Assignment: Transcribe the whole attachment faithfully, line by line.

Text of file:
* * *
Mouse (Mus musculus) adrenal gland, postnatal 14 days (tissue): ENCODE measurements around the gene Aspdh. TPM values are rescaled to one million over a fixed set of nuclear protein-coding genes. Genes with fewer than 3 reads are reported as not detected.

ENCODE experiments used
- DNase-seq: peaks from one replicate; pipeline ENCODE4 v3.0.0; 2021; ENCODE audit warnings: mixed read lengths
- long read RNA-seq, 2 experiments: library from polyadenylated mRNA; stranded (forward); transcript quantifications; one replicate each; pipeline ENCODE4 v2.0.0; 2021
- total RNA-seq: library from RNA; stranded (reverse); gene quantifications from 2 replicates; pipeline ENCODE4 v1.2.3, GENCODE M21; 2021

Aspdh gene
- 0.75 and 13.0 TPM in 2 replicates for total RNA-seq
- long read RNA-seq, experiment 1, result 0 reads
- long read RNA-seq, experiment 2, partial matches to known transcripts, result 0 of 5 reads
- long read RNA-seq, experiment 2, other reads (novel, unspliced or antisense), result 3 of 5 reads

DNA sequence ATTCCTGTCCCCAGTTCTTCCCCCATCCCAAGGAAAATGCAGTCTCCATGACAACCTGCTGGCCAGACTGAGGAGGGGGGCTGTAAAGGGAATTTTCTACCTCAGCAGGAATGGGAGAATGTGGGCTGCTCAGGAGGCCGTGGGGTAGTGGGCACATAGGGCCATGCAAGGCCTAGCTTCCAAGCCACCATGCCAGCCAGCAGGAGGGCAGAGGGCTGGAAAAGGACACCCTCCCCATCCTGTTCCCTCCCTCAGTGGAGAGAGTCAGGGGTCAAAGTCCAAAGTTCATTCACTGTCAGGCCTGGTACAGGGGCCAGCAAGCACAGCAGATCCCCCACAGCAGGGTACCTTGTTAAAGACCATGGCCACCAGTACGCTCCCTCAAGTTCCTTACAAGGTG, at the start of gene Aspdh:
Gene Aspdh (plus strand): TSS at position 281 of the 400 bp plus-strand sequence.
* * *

Mouse (Mus musculus) adrenal gland, postnatal 14 days (tissue): ENCODE measurements around the gene Aspdh. TPM values are rescaled to one million over a fixed set of nuclear protein-coding genes. Genes with fewer than 3 reads are reported as not detected.

ENCODE experiments used
- DNase-seq: peaks from one replicate; pipeline ENCODE4 v3.0.0; 2021; ENCODE audit warnings: mixed read lengths
- long read RNA-seq, 2 experiments: library from polyadenylated mRNA; stranded (forward); transcript quantifications; one replicate each; pipeline ENCODE4 v2.0.0; 2021
- total RNA-seq: library from RNA; stranded (reverse); gene quantifications from 2 replicates; pipeline ENCODE4 v1.2.3, GENCODE M21; 2021

Aspdh gene
- 0.75 and 13.0 TPM in 2 replicates for total RNA-seq
- long read RNA-seq, experiment 1, result 0 reads
- long read RNA-seq, experiment 2, partial matches to known transcripts, result 0 of 5 reads
- long read RNA-seq, experiment 2, other reads (novel, unspliced or antisense), result 3 of 5 reads

DNA sequence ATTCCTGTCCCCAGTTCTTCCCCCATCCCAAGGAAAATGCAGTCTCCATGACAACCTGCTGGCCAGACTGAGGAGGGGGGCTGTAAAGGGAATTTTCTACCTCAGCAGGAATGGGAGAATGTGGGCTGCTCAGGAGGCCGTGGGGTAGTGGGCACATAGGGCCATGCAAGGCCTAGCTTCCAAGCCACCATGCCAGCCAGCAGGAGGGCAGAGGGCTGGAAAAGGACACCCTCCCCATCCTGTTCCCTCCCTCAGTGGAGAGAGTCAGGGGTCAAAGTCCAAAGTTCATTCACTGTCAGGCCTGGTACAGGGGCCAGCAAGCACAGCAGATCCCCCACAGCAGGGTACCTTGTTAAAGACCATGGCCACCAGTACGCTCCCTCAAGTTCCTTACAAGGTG, at the start of gene Aspdh:
Gene Aspdh (plus strand): TSS at position 281 of the 400 bp plus-strand sequence.